Behaviors, Attitudes, and Outcomes: A Study of Word Processing and Writing Quality Among Experienced Word-Processing Students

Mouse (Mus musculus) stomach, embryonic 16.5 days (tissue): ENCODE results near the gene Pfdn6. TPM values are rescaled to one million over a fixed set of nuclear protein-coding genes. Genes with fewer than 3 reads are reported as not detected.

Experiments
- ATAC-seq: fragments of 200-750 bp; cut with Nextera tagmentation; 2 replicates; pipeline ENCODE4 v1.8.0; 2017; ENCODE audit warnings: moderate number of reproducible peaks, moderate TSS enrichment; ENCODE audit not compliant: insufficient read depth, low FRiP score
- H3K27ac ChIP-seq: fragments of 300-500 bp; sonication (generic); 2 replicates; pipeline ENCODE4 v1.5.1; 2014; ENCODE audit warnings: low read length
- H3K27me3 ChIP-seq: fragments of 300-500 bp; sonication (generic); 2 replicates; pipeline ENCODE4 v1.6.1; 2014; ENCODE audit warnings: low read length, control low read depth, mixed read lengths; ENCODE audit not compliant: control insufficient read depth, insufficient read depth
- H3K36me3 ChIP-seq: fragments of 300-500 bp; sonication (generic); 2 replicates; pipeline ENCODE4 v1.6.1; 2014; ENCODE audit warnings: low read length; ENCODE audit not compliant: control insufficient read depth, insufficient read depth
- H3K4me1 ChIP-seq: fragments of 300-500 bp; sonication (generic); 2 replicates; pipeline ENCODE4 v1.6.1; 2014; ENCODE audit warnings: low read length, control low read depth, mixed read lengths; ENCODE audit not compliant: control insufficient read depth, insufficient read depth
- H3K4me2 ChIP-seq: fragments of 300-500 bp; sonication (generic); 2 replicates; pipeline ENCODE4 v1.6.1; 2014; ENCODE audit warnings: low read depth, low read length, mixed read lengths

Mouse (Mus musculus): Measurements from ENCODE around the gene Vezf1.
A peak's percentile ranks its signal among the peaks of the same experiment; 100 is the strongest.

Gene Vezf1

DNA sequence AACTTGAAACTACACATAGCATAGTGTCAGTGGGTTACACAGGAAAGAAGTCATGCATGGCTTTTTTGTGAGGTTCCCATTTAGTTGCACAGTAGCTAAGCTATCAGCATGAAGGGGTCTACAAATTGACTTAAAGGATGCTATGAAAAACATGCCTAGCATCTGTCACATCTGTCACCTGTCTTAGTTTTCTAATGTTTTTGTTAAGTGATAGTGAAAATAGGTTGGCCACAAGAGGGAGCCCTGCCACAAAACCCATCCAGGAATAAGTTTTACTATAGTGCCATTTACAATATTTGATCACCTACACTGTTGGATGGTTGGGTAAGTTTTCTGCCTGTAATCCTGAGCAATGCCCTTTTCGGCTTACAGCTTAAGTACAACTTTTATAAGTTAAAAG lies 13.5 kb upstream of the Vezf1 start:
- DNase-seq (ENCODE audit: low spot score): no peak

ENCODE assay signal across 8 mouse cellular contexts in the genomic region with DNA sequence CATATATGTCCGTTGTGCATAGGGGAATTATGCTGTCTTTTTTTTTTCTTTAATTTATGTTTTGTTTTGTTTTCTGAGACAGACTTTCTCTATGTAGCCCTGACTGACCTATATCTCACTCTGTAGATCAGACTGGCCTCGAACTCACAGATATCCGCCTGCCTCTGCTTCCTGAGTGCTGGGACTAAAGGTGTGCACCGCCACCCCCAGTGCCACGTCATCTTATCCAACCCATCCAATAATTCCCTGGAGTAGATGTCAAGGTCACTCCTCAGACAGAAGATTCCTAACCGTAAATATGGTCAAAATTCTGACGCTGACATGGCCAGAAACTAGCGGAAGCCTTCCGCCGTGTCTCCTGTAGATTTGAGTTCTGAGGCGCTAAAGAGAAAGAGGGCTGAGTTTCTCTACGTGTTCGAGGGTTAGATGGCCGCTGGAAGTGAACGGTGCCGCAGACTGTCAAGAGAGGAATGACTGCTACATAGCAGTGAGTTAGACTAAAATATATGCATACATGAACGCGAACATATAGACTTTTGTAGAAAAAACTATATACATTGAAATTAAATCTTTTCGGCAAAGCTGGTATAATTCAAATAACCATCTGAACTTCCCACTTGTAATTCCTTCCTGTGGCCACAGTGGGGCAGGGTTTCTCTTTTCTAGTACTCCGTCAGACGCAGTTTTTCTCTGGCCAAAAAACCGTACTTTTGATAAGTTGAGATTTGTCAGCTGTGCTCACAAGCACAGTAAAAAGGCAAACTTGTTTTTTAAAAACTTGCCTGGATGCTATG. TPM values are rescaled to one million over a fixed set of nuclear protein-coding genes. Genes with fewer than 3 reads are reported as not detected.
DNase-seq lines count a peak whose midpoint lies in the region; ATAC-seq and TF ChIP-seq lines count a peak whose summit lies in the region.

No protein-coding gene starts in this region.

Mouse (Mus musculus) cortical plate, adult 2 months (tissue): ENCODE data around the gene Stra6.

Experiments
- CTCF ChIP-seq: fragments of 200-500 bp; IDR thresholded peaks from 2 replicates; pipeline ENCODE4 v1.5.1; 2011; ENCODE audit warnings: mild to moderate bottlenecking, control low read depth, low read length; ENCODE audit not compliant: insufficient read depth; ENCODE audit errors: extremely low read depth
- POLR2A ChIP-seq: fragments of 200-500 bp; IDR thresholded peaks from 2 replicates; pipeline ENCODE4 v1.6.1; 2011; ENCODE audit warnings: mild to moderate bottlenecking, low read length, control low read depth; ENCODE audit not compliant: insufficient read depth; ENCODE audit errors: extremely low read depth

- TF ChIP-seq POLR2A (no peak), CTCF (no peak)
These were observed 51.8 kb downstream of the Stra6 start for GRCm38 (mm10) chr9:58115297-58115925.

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This article reports on the relationships among computer experience, attitudes, writing behaviors, and writing quality for advanced undergraduate students who have owned Macintosh computers for at least 3 years. Students who routinely use the Macintosh use it aggressively, have positive attitudes about using it, and believe that it improves their writing. Attitudes toward writing with the Macintosh correlate with students' outcomes on two controlled writing tasks: one using the Macintosh and one using traditional writing methods. Students who like the Macintosh tend to do well on in-class writing assignments using either method; those who do not tend to do poorly using either method. These findings suggest that writing attitudes and practices are fairly well ingrained for the less competent writers, and that they need to become comfortable with the computer to experience the improved attitudes that the computer users report. If less competent writers have a more positive experience toward writing, they are likely to write more, and this, in itself, might be the most direct path to improved quality.